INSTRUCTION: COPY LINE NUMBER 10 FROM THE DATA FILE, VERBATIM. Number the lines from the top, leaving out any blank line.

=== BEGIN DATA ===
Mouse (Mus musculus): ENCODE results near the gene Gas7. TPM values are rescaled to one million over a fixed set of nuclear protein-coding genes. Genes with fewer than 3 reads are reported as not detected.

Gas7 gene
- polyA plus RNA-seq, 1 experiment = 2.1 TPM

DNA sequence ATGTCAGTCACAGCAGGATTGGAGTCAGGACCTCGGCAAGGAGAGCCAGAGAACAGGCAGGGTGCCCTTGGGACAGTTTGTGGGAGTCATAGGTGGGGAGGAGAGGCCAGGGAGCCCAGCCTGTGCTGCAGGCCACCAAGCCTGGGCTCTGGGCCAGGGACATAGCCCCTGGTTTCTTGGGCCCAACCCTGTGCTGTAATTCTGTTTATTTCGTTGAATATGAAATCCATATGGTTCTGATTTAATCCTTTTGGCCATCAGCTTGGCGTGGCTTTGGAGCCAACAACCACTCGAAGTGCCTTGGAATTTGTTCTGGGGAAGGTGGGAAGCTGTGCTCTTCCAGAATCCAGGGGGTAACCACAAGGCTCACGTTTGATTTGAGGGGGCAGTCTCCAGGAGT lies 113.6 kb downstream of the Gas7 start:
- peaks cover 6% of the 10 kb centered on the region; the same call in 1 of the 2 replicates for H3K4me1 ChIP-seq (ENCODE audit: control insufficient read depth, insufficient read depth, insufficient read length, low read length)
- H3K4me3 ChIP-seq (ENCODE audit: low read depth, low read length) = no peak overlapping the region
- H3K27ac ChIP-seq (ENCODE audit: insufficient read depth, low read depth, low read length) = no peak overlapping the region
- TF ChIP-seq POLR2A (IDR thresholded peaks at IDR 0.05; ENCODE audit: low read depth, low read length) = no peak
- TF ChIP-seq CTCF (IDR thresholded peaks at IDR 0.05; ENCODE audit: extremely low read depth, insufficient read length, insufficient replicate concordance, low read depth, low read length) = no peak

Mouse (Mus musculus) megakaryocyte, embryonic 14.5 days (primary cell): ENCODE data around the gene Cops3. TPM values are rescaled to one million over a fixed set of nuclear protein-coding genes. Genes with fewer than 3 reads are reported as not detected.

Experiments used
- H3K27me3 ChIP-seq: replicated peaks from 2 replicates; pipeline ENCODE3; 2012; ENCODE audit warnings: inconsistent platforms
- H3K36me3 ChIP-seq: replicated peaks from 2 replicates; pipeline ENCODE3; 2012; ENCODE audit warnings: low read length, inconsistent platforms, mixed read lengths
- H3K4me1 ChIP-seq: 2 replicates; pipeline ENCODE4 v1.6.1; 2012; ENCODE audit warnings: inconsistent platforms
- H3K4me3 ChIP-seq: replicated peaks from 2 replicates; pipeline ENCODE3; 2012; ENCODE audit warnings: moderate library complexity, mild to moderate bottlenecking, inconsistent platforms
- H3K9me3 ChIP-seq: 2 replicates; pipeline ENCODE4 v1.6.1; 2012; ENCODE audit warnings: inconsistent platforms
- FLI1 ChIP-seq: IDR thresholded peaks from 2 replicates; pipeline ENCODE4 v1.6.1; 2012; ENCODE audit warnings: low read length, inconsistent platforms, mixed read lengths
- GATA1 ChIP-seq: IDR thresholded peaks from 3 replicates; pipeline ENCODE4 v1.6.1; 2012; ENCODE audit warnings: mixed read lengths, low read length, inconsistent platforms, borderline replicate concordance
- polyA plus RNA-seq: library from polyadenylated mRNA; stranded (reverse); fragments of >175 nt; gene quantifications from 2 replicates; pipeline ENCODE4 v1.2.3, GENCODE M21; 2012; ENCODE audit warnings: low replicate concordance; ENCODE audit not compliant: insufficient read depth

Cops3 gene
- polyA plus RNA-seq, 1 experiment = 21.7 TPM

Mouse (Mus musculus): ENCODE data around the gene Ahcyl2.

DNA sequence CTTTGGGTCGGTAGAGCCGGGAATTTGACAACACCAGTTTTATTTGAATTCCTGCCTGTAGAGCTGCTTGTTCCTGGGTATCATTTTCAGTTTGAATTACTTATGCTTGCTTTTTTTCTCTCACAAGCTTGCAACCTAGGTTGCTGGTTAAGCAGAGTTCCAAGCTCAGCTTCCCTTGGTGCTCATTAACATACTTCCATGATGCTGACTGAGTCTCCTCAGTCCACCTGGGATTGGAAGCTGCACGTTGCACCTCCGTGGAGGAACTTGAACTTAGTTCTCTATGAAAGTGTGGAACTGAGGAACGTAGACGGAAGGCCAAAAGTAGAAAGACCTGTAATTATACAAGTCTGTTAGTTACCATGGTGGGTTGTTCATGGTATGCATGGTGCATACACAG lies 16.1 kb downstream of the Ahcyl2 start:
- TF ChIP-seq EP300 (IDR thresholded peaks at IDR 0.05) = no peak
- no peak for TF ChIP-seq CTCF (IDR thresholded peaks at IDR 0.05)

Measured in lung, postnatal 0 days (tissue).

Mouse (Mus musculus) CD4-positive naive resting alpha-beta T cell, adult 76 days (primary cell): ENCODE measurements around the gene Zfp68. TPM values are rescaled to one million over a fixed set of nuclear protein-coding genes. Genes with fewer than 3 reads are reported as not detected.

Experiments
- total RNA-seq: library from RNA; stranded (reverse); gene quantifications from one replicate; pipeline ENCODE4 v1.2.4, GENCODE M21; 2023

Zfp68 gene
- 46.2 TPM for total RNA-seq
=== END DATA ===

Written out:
Mouse (Mus musculus) megakaryocyte, embryonic 14.5 days (primary cell): ENCODE data around the gene Cops3. TPM values are rescaled to one million over a fixed set of nuclear protein-coding genes. Genes with fewer than 3 reads are reported as not detected.